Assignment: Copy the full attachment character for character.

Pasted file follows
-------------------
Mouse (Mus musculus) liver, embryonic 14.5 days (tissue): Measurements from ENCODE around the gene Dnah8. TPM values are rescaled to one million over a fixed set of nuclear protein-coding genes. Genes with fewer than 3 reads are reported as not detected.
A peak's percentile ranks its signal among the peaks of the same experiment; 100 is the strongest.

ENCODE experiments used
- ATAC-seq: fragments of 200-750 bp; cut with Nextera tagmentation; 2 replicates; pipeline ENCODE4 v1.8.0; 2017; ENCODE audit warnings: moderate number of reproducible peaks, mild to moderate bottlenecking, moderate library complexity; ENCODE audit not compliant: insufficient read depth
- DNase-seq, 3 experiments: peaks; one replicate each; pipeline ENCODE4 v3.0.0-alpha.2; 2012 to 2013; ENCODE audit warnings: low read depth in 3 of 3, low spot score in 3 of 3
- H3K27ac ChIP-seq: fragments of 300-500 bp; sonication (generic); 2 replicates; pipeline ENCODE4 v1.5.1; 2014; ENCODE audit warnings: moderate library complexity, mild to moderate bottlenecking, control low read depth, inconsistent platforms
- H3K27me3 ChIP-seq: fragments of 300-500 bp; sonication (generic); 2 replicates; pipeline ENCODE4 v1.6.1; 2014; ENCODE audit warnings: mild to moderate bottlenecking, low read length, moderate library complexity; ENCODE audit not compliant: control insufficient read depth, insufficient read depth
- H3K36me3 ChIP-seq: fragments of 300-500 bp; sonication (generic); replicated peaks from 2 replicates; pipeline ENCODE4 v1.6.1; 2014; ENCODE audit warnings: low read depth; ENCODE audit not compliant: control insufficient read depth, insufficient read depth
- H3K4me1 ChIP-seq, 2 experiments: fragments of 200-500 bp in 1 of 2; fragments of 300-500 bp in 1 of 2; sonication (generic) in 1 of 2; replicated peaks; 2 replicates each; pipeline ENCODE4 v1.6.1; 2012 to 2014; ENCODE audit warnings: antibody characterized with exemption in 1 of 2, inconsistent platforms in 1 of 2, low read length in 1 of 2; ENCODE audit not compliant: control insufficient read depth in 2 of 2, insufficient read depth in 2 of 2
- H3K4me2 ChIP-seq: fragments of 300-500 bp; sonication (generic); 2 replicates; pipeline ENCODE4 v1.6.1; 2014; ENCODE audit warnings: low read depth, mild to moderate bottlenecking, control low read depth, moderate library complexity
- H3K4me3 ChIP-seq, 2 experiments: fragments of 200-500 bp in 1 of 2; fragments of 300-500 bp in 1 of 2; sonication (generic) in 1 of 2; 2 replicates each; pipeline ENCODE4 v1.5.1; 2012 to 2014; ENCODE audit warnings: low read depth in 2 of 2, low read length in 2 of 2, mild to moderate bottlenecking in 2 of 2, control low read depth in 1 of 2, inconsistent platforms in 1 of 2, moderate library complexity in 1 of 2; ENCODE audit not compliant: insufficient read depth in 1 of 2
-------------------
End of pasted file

Mouse (Mus musculus) liver, embryonic 14.5 days (tissue): Measurements from ENCODE around the gene Dnah8. TPM values are rescaled to one million over a fixed set of nuclear protein-coding genes. Genes with fewer than 3 reads are reported as not detected.
A peak's percentile ranks its signal among the peaks of the same experiment; 100 is the strongest.

ENCODE experiments used
- ATAC-seq: fragments of 200-750 bp; cut with Nextera tagmentation; 2 replicates; pipeline ENCODE4 v1.8.0; 2017; ENCODE audit warnings: moderate number of reproducible peaks, mild to moderate bottlenecking, moderate library complexity; ENCODE audit not compliant: insufficient read depth
- DNase-seq, 3 experiments: peaks; one replicate each; pipeline ENCODE4 v3.0.0-alpha.2; 2012 to 2013; ENCODE audit warnings: low read depth in 3 of 3, low spot score in 3 of 3
- H3K27ac ChIP-seq: fragments of 300-500 bp; sonication (generic); 2 replicates; pipeline ENCODE4 v1.5.1; 2014; ENCODE audit warnings: moderate library complexity, mild to moderate bottlenecking, control low read depth, inconsistent platforms
- H3K27me3 ChIP-seq: fragments of 300-500 bp; sonication (generic); 2 replicates; pipeline ENCODE4 v1.6.1; 2014; ENCODE audit warnings: mild to moderate bottlenecking, low read length, moderate library complexity; ENCODE audit not compliant: control insufficient read depth, insufficient read depth
- H3K36me3 ChIP-seq: fragments of 300-500 bp; sonication (generic); replicated peaks from 2 replicates; pipeline ENCODE4 v1.6.1; 2014; ENCODE audit warnings: low read depth; ENCODE audit not compliant: control insufficient read depth, insufficient read depth
- H3K4me1 ChIP-seq, 2 experiments: fragments of 200-500 bp in 1 of 2; fragments of 300-500 bp in 1 of 2; sonication (generic) in 1 of 2; replicated peaks; 2 replicates each; pipeline ENCODE4 v1.6.1; 2012 to 2014; ENCODE audit warnings: antibody characterized with exemption in 1 of 2, inconsistent platforms in 1 of 2, low read length in 1 of 2; ENCODE audit not compliant: control insufficient read depth in 2 of 2, insufficient read depth in 2 of 2
- H3K4me2 ChIP-seq: fragments of 300-500 bp; sonication (generic); 2 replicates; pipeline ENCODE4 v1.6.1; 2014; ENCODE audit warnings: low read depth, mild to moderate bottlenecking, control low read depth, moderate library complexity
- H3K4me3 ChIP-seq, 2 experiments: fragments of 200-500 bp in 1 of 2; fragments of 300-500 bp in 1 of 2; sonication (generic) in 1 of 2; 2 replicates each; pipeline ENCODE4 v1.5.1; 2012 to 2014; ENCODE audit warnings: low read depth in 2 of 2, low read length in 2 of 2, mild to moderate bottlenecking in 2 of 2, control low read depth in 1 of 2, inconsistent platforms in 1 of 2, moderate library complexity in 1 of 2; ENCODE audit not compliant: insufficient read depth in 1 of 2